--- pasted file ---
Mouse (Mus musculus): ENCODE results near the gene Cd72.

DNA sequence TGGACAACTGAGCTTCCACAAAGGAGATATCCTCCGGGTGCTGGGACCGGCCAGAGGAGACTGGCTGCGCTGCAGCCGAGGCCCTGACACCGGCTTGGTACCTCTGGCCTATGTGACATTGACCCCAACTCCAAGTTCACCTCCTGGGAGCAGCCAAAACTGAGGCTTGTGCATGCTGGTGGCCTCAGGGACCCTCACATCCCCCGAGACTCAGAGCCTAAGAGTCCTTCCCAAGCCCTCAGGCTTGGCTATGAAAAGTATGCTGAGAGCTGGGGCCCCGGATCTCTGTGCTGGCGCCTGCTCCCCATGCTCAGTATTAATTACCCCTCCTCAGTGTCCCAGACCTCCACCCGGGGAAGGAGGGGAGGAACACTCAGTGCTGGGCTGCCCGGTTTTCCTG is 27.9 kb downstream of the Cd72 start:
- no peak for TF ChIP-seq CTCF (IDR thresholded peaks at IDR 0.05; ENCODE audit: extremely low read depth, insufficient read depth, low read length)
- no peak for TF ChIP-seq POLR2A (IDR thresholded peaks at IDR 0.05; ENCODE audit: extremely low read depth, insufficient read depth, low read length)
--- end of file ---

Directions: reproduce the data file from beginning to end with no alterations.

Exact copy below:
Mouse (Mus musculus): ENCODE results near the gene Cd72.

DNA sequence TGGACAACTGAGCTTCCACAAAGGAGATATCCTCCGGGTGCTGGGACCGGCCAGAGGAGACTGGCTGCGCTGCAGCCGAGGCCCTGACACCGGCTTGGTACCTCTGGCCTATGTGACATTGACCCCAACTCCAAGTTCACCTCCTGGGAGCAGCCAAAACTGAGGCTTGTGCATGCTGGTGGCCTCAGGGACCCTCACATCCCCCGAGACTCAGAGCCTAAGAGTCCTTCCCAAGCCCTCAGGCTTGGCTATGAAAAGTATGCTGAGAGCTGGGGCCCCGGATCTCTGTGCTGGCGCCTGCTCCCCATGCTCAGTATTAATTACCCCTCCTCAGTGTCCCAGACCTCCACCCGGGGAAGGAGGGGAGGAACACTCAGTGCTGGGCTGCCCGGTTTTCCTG is 27.9 kb downstream of the Cd72 start:
- no peak for TF ChIP-seq CTCF (IDR thresholded peaks at IDR 0.05; ENCODE audit: extremely low read depth, insufficient read depth, low read length)
- no peak for TF ChIP-seq POLR2A (IDR thresholded peaks at IDR 0.05; ENCODE audit: extremely low read depth, insufficient read depth, low read length)